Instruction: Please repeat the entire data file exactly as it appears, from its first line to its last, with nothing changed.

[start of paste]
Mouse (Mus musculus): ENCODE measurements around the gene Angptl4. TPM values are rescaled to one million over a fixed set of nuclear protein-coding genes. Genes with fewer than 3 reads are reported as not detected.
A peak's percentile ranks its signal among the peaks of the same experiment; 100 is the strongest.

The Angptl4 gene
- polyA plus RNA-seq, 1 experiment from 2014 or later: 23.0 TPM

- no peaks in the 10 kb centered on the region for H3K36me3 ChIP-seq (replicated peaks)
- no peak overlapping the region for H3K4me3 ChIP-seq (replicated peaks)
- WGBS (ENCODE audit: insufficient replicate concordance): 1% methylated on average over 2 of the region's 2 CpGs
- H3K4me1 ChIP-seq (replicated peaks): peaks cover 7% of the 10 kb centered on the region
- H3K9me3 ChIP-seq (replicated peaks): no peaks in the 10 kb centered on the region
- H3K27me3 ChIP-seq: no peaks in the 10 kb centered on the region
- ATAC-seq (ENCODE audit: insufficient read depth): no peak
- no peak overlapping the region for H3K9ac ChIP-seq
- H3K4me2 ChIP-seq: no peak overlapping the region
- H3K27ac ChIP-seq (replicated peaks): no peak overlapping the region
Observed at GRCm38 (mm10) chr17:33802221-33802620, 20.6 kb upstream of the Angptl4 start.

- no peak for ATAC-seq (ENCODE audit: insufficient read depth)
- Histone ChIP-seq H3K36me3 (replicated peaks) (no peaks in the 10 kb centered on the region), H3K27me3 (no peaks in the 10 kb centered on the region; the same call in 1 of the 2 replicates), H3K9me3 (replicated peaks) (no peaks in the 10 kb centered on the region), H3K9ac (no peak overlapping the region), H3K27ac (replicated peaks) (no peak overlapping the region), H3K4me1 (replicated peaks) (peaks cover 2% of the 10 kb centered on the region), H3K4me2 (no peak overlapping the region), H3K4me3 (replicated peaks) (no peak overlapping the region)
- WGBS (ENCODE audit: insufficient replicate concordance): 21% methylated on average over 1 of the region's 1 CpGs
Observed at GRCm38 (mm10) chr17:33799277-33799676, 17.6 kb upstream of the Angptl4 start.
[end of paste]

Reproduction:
Mouse (Mus musculus): ENCODE measurements around the gene Angptl4. TPM values are rescaled to one million over a fixed set of nuclear protein-coding genes. Genes with fewer than 3 reads are reported as not detected.
A peak's percentile ranks its signal among the peaks of the same experiment; 100 is the strongest.

The Angptl4 gene
- polyA plus RNA-seq, 1 experiment from 2014 or later: 23.0 TPM

- no peaks in the 10 kb centered on the region for H3K36me3 ChIP-seq (replicated peaks)
- no peak overlapping the region for H3K4me3 ChIP-seq (replicated peaks)
- WGBS (ENCODE audit: insufficient replicate concordance): 1% methylated on average over 2 of the region's 2 CpGs
- H3K4me1 ChIP-seq (replicated peaks): peaks cover 7% of the 10 kb centered on the region
- H3K9me3 ChIP-seq (replicated peaks): no peaks in the 10 kb centered on the region
- H3K27me3 ChIP-seq: no peaks in the 10 kb centered on the region
- ATAC-seq (ENCODE audit: insufficient read depth): no peak
- no peak overlapping the region for H3K9ac ChIP-seq
- H3K4me2 ChIP-seq: no peak overlapping the region
- H3K27ac ChIP-seq (replicated peaks): no peak overlapping the region
Observed at GRCm38 (mm10) chr17:33802221-33802620, 20.6 kb upstream of the Angptl4 start.

- no peak for ATAC-seq (ENCODE audit: insufficient read depth)
- Histone ChIP-seq H3K36me3 (replicated peaks) (no peaks in the 10 kb centered on the region), H3K27me3 (no peaks in the 10 kb centered on the region; the same call in 1 of the 2 replicates), H3K9me3 (replicated peaks) (no peaks in the 10 kb centered on the region), H3K9ac (no peak overlapping the region), H3K27ac (replicated peaks) (no peak overlapping the region), H3K4me1 (replicated peaks) (peaks cover 2% of the 10 kb centered on the region), H3K4me2 (no peak overlapping the region), H3K4me3 (replicated peaks) (no peak overlapping the region)
- WGBS (ENCODE audit: insufficient replicate concordance): 21% methylated on average over 1 of the region's 1 CpGs
Observed at GRCm38 (mm10) chr17:33799277-33799676, 17.6 kb upstream of the Angptl4 start.